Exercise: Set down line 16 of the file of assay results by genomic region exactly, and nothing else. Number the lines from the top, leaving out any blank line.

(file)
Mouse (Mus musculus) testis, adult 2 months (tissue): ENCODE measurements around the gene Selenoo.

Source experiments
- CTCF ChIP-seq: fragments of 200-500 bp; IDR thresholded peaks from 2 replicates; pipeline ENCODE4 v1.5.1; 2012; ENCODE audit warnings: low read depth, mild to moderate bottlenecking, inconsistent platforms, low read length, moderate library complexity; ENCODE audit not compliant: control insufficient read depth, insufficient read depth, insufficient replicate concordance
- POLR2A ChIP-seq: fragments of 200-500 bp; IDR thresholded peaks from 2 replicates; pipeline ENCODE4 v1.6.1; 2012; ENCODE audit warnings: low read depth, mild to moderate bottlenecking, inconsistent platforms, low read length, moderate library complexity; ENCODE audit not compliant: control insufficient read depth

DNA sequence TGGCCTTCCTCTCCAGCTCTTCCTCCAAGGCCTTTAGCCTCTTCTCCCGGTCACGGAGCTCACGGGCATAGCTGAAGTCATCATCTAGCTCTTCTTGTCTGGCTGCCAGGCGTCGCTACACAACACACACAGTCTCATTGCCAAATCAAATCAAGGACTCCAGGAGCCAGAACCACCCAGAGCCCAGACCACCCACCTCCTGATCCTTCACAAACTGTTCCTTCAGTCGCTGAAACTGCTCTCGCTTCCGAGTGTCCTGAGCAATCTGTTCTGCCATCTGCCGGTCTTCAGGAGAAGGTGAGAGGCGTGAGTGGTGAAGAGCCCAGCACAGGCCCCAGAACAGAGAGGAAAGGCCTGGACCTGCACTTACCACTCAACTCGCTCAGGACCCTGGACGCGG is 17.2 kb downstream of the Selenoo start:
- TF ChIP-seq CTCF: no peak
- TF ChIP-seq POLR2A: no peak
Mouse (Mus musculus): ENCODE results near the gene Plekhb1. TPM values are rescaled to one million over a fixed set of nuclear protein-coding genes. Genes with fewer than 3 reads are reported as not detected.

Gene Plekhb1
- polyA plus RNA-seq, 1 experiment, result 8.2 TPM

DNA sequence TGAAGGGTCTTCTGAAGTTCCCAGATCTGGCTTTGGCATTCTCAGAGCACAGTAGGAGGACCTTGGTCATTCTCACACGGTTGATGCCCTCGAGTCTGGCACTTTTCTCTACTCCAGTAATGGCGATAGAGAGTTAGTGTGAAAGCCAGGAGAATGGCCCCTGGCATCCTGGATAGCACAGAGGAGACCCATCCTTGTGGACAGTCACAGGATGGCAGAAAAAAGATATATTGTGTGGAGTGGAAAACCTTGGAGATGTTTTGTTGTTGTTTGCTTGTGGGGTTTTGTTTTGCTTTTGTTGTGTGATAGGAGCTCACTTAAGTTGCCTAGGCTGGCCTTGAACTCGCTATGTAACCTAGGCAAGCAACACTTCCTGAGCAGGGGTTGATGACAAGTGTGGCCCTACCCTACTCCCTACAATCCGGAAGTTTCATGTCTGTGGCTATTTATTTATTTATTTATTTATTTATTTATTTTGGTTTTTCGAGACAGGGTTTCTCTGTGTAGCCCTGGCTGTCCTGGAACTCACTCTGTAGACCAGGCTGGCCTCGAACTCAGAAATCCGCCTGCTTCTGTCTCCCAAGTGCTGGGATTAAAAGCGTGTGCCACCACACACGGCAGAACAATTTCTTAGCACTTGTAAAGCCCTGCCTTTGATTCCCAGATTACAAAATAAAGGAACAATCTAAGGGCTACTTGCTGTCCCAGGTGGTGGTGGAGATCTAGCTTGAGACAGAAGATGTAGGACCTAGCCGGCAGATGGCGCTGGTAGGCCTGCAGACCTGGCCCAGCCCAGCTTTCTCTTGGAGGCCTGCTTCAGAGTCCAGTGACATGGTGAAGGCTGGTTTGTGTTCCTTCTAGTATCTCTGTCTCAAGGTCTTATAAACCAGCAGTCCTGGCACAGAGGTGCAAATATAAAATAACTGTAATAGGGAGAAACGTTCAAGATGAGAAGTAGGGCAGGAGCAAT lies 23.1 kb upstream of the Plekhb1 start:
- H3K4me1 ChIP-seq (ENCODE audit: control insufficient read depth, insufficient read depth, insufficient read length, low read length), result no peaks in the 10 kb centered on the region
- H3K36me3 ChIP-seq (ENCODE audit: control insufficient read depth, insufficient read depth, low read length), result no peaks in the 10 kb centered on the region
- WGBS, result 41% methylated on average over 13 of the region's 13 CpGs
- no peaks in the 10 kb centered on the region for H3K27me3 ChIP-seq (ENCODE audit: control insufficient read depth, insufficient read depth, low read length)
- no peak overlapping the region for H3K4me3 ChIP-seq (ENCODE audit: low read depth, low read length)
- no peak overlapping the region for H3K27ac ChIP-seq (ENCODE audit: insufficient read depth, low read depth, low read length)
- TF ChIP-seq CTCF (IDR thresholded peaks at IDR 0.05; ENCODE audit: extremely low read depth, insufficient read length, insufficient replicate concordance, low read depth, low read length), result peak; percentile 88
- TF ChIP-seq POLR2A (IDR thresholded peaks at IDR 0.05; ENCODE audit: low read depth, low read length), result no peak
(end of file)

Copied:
- no peak overlapping the region for H3K4me3 ChIP-seq (ENCODE audit: low read depth, low read length)